The crowning nut on the fruit cake though has to be the equation of Canadian comics, all of the ones he names are white, to black athletes. Maybe Mr. Marche really has bought into Canadian multiculturalism and is so color blind that he doesn’t see the inappropriateness of his own comparisons.
Even if you put that aside, he’s still off. Yeah, I’ll say it, Canadians are not as important to American comedy as black athletes are to the NBA. Bad analogy.
What amazes me though is how Canada gets its knickers in a collective twist whenever its ‘macho-ness’ is called into question. Look here Canada (and you too Mr. Marche). You can’t have it both ways; you can’t be perceived as the nice guy on the block, Mr. Humanitarian, Mr. International Do-gooder, and be the macho Terminator at the same time. It just doesn’t work like that.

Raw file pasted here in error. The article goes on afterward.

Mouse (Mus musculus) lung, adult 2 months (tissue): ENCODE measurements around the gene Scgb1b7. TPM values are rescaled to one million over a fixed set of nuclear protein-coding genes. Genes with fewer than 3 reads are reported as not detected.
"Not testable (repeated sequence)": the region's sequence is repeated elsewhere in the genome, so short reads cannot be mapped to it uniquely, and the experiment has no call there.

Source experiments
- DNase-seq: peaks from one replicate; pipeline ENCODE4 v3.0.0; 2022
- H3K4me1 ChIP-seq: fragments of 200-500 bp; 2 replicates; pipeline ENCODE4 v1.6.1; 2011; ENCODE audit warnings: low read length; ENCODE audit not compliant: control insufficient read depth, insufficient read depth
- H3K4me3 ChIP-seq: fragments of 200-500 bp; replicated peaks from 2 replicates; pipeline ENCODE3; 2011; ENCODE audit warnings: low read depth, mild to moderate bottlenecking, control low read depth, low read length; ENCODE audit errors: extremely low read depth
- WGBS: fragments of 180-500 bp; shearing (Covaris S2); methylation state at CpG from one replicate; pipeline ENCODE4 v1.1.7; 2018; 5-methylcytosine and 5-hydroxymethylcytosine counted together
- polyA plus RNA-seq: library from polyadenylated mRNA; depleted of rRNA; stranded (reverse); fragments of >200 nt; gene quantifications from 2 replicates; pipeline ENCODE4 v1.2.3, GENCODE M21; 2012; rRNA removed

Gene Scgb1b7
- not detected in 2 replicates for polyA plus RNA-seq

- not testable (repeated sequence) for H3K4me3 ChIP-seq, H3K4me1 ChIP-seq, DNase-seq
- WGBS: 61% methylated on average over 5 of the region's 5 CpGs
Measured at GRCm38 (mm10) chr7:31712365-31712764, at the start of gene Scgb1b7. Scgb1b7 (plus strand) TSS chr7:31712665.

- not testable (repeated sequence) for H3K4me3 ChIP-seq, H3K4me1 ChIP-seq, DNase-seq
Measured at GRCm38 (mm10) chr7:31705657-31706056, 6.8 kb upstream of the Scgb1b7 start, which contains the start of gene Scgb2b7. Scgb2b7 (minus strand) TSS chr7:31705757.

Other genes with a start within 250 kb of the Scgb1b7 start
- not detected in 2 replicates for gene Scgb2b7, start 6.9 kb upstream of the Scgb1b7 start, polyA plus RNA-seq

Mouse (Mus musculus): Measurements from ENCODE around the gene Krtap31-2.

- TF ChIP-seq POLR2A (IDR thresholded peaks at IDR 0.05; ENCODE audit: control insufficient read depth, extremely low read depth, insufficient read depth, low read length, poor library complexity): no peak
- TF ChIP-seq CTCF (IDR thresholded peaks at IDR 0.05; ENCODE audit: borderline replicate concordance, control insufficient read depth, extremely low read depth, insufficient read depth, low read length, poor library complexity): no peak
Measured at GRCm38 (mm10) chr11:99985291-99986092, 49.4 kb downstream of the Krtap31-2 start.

Bahamians are a sensitive lot when it comes to identity. I am one of the foremost sufferers from this anxiety of being. This comes from my mulatto / mangra / light brown skin.
As it stands the Bahamian identity is constructed as black, ghetto and male. This construction ignores, deliberately I believe, the 20 percent or so of the country that happen to be white. I have inadvertently asked a few white Bahamians “so, where are you from?” It’s polite conversation with a tourist but it’s the surest, most direct way to insult a native.
To be called white in the Bahamas is another way to say that you do not belong. Those who don’t belong are tourists. Visitors. Just passing through. Seaweed. Driftwood. In Nassau the quickest insult is usually to call me “white boy”. Hit a shot on the basketball court and I will hear “buhy! You let white-boy-archah score on you” or something to that effect. They know that I’m not white, but my skin-color places me in a liminal space. I’m not white, but to their minds I’m not black enough.